UC center focuses on weight and health
California Agriculture 54(5):8-9.
Published September 01, 2000
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For the first time in history, the number of overweight people — approximately 1.1 billion — rivals that of underweight people, according to a recent report from the Washington, D.C.-based Worldwatch Institute. Both groups suffer from malnutrition, an imbalance in the intake of vitamins, minerals and other nutrients needed for a healthy diet.
Obesity, hunger and food insecurity (the state of being hungry or on the edge of hunger) are closely related public-health problems that cut across cultural and national boundaries. Genetic, socioeconomic, cultural and behavioral factors all contribute to these problems, and myriad academic disciplines and strategies are needed to address them. Yet work in these areas has suffered from a lack of collaboration among the relevant disciplines, some UC researchers strongly believe.
In response, they have established an interdisciplinary research and outreach center to bring together experts from a variety of fields, including nutrition, public health, public policy, agricultural economics, genomics and psychology, with professionals outside academe who are working on nutrition and health problems in diverse communities.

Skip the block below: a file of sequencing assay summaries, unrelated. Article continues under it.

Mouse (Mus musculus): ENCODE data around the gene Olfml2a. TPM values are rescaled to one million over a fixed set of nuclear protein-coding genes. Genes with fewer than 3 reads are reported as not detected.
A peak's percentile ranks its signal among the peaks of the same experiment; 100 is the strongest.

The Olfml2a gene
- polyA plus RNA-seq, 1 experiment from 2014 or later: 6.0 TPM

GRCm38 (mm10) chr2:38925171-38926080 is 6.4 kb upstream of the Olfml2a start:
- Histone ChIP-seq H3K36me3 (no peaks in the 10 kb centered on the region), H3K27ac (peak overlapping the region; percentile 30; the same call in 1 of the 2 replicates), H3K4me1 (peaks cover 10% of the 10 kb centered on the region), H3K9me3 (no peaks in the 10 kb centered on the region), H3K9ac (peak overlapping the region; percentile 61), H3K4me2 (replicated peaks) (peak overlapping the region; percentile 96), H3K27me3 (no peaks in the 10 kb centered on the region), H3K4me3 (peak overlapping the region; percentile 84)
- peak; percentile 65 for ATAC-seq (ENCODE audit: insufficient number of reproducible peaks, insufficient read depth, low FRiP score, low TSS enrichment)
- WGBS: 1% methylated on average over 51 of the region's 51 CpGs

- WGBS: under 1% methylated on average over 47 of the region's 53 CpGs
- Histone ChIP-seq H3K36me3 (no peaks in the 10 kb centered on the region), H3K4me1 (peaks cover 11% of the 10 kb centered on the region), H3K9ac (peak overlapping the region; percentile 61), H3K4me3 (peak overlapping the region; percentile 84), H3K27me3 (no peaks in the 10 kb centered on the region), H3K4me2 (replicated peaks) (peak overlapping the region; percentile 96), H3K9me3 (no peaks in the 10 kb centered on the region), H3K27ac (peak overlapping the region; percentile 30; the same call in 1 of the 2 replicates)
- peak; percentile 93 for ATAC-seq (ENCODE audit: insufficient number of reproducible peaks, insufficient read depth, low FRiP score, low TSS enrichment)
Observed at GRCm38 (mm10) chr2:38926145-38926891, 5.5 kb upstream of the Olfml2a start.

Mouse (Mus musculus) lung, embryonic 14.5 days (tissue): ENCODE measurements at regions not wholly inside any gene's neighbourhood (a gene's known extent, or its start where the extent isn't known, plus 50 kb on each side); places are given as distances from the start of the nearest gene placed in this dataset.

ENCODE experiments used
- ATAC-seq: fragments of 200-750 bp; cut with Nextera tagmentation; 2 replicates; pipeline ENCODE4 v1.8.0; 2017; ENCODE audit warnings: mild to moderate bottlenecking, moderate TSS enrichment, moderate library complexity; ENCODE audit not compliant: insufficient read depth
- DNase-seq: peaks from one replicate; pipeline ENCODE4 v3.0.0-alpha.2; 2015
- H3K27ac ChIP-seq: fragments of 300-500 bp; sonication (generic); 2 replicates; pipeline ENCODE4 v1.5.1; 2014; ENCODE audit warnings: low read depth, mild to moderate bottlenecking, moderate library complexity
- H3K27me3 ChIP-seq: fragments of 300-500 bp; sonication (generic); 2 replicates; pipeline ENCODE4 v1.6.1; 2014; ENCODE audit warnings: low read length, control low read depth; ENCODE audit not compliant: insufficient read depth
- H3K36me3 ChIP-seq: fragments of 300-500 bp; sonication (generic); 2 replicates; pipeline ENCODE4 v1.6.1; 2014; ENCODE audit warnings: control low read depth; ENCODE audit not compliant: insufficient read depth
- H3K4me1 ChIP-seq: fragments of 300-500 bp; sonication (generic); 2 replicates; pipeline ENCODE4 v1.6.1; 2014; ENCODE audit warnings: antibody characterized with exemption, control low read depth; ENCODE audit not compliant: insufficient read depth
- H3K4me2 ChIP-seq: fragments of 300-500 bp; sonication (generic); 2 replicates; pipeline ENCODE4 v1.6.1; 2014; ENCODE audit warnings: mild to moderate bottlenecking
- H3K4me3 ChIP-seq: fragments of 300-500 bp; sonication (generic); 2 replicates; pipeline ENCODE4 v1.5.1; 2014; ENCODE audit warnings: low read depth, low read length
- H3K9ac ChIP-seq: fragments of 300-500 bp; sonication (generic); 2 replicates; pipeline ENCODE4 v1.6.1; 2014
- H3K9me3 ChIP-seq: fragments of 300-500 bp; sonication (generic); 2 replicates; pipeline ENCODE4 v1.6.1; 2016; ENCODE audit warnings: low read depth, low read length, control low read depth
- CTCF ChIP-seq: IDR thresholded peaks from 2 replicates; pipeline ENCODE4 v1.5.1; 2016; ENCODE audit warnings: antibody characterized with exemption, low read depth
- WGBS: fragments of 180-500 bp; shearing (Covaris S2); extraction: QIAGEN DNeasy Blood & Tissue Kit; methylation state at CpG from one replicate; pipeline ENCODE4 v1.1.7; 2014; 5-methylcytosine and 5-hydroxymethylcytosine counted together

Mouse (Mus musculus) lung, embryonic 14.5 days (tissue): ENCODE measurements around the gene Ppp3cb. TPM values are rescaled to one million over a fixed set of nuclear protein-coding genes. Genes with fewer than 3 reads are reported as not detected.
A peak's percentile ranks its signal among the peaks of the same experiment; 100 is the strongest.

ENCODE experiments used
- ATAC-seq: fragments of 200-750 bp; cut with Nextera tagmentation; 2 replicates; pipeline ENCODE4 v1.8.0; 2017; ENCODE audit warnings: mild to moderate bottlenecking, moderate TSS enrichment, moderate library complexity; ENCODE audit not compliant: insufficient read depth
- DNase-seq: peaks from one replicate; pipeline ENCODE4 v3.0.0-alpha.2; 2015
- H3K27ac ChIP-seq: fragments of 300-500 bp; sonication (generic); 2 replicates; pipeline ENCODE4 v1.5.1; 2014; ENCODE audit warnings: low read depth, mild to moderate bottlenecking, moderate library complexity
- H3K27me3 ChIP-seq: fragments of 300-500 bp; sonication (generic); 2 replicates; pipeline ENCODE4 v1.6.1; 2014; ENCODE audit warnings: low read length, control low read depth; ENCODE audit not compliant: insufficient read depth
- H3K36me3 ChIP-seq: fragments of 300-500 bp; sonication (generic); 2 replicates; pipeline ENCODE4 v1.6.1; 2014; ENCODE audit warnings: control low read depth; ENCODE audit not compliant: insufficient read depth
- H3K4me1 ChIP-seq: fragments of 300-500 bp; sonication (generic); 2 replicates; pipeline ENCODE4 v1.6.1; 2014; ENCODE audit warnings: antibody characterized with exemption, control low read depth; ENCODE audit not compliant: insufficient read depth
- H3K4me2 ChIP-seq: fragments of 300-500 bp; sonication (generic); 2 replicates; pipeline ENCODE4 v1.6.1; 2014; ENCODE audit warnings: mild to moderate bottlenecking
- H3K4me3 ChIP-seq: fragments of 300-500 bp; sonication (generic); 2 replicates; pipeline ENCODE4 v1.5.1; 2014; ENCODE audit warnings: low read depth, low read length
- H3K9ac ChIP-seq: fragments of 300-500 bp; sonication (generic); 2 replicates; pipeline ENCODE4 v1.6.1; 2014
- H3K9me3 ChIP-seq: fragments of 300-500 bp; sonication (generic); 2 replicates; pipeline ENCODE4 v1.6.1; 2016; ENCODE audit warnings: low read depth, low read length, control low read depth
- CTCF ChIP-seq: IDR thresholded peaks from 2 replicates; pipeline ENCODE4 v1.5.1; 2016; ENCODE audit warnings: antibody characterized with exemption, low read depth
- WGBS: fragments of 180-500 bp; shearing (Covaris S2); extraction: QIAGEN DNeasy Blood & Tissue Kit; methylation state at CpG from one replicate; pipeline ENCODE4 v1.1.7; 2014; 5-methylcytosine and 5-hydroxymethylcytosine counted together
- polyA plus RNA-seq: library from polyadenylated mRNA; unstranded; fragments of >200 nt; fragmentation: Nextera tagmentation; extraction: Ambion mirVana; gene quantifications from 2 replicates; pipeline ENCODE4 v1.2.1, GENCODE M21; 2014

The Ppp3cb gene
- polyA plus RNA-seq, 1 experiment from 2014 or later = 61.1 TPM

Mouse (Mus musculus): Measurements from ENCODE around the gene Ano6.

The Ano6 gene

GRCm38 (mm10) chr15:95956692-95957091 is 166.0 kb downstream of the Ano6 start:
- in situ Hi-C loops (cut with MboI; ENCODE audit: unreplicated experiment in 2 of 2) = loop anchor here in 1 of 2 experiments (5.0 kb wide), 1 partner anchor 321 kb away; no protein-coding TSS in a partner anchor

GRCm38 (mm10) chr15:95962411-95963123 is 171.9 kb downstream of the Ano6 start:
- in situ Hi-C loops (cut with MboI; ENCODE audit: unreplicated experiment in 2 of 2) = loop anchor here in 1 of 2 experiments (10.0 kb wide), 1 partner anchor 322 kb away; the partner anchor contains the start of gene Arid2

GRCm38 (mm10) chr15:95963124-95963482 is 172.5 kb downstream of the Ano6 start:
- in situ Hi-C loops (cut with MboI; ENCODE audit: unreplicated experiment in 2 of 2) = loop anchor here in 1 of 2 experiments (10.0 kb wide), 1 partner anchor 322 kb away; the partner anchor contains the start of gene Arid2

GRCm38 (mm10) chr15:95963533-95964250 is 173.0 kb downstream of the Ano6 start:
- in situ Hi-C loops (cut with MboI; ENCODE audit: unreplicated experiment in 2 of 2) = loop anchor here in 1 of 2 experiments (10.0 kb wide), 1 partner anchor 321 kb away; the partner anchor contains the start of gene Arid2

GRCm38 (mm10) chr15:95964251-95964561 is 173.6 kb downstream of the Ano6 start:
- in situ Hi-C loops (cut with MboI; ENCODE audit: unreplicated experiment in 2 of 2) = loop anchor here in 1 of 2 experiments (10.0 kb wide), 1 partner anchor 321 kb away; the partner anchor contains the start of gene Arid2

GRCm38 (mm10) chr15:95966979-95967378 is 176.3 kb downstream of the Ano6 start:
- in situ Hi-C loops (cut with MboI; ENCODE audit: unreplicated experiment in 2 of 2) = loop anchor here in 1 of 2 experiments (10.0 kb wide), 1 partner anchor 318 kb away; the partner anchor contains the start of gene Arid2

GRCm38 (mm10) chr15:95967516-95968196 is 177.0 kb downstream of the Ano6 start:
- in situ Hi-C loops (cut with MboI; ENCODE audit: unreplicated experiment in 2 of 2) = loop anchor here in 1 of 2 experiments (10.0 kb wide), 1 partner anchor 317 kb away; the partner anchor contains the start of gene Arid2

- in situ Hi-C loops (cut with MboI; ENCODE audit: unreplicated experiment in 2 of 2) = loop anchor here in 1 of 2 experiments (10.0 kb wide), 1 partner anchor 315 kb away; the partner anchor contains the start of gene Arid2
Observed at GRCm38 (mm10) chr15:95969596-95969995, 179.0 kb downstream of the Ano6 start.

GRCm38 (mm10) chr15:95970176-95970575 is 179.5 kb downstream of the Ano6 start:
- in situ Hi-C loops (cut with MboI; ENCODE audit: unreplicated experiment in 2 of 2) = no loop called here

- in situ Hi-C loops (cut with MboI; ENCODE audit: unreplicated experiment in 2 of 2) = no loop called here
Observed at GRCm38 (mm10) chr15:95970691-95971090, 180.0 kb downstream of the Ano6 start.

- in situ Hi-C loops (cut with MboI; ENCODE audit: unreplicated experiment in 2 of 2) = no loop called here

Center for Weight and Health.
Established in 1998, the Center for Weight and Health is based at UC Berkeley. It promotes and coordinates new analyses and approaches to problems associated with the increasing prevalence of obesity, hunger and food insecurity, and it works to disseminate research findings to communities throughout California and the nation. Its co-directors are UC Berkeley nutrition experts Sharon Fleming, Joanne Ikeda and Patricia Crawford.
“It is counterintuitive to connect hunger and obesity,” Fleming says. “Yet there are strong indications of close connections.” In populations receiving food and monetary assistance, for example, there is evidence that hunger and obesity coexist within individuals, she says. (Obese individuals often lack basic nutrition.) Additionally, some researchers believe that dieting, rather than reducing body weight, may actually lead to increased weight in the long term. “The center arose out of our recognition of the need for an academic unit looking at reasonable and sustainable interventions to address obesity and the closely related problems of hunger and obesity,” Fleming says.
The center includes researchers with the UC Agricultural Experiment Station and specialists and advisors with Cooperative Extension (CE), the university's outreach arm. This combination of renowned faculty members in nutrition, health and public policy, and CE personnel, with their expertise in working with minority groups, makes the center extremely well positioned to reach a broad spectrum of Californians, Fleming says.
One such expert is Mary Fujii, Contra Costa County nutrition advisor and a member of the center's steering committee. Food insecurity in low-income communities has long been a focus area for that county's extension office.
“Food insecurity includes hunger, but that's not all of it,” Fujii says. “Our research shows that in low-income communities, access to nutritional foods is not available. Families may have an easier time buying a bucket of fried chicken than fresh melons. We must better understand the dynamics of access to nutritious food in low-income areas. The center will play a pivotal role in this work.”